Developing para-sports around the world
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Developing para-sports around the world

    NHK World
    Producer
    There are under 500 days until the 2020 Tokyo Paralympics begin. The event will feature 540 events across 22 sports and will provide an international showcase for disability sport.

    One of the aims of the Tokyo Paralympics is to increase the number of competitors, so officials are paying greater attention to para-athletes from developing countries. Reaching the highest level of competition is difficult for anyone, but even harder for many para-athletes from those parts of the world.

    Tackling the lack of facilities

    Here are some examples of how these athletes have been struggling. In the pacific island nation of Kiribati, they have no para-sports facilities.
    Visually impaired track athletes are training to compete in the Tokyo Games, but there is only one training location on the island that is accessible to all, and it is not a proper athletics field. Many of the athletes don't even have shoes.

    Visually impaired track athletes train barefoot.

    In Bangladesh, coach Pappu Modak is always thinking about how to overcome these obstacles. Even an ordinary street can become a workout for his athletes.

    The athletes use whatever they can to work out.

    The country's para-swimmers train in a pond. Modak says the swimming federation owns two pools, but they are more than 100 kilometers away.
    It's very difficult for a wheelchair swimmer to get into and out of a pond, and it's also tough getting there on dirt roads.
    Even for swimmers not in a wheelchair, the pond can't replace a competition-standard pool. Modak is trying to make a diving stand from bamboo and wood.

    This pond is the closest place for these para-swimmers to train in Bangladesh.

    Modak's biggest concern is whether his country's Paralympic Committee can get affiliated with the International Paralympic Committee. He says if that process doesn't deliver, his athletes may have to give up on taking part in the Tokyo games.

    Societal Barriers

    In some countries, misconceptions about gender and people with disabilities are another obstacle.
    Javelin thrower Friana Kwevira has overcome this prejudice and is now a hero in Vanuatu.

    She won the bronze at last year's Commonwealth Games, making her the Pacific island nation's first woman para-athlete to win a medal in international competition.

    Vanuatu's Friana Kwevira took her country's first-ever medal by a female para-athlete.

    But it was a challenge. As a woman with a disability, she's fought discrimination her whole life. She got no support in her daily life and found getting a full-time job challenging.
    She says she was lucky as her parents tried to understand her, but admits that it is still no surprise to find parents in Vanuatu who try to hide their children with disabilities.
    Women with disabilities are even discouraged from using public transport, as it's considered dangerous.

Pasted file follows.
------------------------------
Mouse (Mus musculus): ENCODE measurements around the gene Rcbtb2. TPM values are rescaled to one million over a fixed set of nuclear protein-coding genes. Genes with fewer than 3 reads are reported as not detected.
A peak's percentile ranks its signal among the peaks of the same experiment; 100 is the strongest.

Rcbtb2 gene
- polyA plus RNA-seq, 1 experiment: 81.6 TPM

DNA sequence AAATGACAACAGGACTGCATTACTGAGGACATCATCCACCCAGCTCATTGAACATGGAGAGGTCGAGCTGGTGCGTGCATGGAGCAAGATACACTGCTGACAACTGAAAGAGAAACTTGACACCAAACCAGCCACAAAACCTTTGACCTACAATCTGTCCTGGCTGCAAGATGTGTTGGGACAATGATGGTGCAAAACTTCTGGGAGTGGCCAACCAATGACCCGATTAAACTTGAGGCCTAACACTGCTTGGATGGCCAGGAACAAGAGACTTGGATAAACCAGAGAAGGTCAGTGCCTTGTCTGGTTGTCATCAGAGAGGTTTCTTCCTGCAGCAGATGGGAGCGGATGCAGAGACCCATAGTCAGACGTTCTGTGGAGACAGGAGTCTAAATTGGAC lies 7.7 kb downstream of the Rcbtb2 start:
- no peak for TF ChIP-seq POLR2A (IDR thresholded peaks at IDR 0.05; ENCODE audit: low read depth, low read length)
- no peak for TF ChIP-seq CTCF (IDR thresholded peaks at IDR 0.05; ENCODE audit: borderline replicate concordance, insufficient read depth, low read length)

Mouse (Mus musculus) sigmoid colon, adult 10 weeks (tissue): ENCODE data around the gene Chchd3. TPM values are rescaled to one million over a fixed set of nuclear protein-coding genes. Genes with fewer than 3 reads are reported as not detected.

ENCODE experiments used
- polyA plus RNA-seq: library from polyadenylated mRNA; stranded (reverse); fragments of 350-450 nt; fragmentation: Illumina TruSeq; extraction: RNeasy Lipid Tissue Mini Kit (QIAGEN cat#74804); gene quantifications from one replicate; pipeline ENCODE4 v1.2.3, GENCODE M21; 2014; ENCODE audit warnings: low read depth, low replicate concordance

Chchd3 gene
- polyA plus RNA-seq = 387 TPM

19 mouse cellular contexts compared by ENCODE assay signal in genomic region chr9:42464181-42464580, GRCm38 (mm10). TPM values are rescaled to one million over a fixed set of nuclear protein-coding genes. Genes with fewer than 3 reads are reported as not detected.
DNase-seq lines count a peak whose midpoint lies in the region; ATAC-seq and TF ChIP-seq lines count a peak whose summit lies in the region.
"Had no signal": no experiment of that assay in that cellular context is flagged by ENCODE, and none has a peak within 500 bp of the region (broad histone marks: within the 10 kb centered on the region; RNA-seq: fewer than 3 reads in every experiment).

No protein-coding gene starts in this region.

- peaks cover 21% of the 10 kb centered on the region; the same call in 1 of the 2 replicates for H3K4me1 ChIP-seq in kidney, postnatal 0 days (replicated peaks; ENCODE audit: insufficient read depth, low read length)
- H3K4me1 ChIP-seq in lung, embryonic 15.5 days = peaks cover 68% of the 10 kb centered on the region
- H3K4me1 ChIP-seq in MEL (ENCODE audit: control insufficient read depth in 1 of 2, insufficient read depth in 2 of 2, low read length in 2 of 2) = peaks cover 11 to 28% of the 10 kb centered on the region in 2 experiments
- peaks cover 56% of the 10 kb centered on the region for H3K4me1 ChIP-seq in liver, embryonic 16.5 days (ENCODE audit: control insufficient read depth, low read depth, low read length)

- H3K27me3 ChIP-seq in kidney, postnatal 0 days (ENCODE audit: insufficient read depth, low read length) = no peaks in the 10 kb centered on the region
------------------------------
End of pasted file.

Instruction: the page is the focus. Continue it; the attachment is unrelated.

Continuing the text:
Even so, Kwevira never gave up on her dream of winning a medal.
    She met a coach, Deni Kalanga, who helped her train hard, both physically and mentally. She said she succeeded with his help, and that completely changed her life, as well as how people in her community perceived her. She was able to find a good job and was held up as a national hero.

    Friana Kwevira and coach Deni Kalanga dream of participating in the 2020 Tokyo Paralympics.

    Support for athletes and coaches

    Behind the success of para-athletes like Kwevira is the support needed to improve coaching methods.

    One university in Tokyo offers a rare program for coaches from developing countries working in para-sports. It also helps them with the process of getting their athletes to the Tokyo Games.
    It holds workshops in Japan and overseas. Last year, 17 coaches from nine countries, including Papua New Guinea, Bangladesh and Zambia, took part in the first workshop.
    Instructor Christopher Nunn played a leading role. He was head coach for Australia's para-track and field team at the 2000 games and now advises athletes and coaches in the Oceania region, where people are less familiar with para-sports.
    Kwevira's success was due to Nunn's support. Her coach Kalanga says he couldn't have made her a medalist without Nunn's help.

    Australian coaching specialist Christopher Nunn and Deni Kalanga at a workshop in Tokyo.

    Nunn has been working to bridge the gap between developed and developing countries' access to para-sports by helping train coaches around the Pacific region.
    He says countries that have advanced knowledge and skills in para-sport should help developing countries more. He says most developing nations are short of financing and facilities and the know-how to help them improve is easy to pass on.
    He says it is also essential to create training methods appropriate to the environment and the situation in each country.

    Nunn expects the Tokyo Paralympic Games to become a model for this approach. He and other members of the Japanese university program are planning more workshops in developing countries right up to the 2020 Games. More important, though, is maintaining the effort after the Games to leave a lasting legacy from the Tokyo Paralympics.